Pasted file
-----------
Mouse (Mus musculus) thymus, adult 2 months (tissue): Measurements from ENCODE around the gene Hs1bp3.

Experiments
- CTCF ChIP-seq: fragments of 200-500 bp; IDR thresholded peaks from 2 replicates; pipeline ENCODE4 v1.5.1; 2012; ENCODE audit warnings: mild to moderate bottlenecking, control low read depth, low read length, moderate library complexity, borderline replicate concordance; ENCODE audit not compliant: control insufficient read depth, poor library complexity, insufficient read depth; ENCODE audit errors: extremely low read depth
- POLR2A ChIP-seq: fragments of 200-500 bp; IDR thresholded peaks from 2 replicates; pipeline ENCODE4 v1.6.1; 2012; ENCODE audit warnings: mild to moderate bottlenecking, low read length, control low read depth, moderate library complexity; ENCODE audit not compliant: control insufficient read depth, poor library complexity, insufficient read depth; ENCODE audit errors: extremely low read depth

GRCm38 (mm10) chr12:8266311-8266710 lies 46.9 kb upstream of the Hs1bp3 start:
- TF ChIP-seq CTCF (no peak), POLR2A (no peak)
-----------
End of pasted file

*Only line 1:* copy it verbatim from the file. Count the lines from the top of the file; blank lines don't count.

Mouse (Mus musculus) thymus, adult 2 months (tissue): Measurements from ENCODE around the gene Hs1bp3.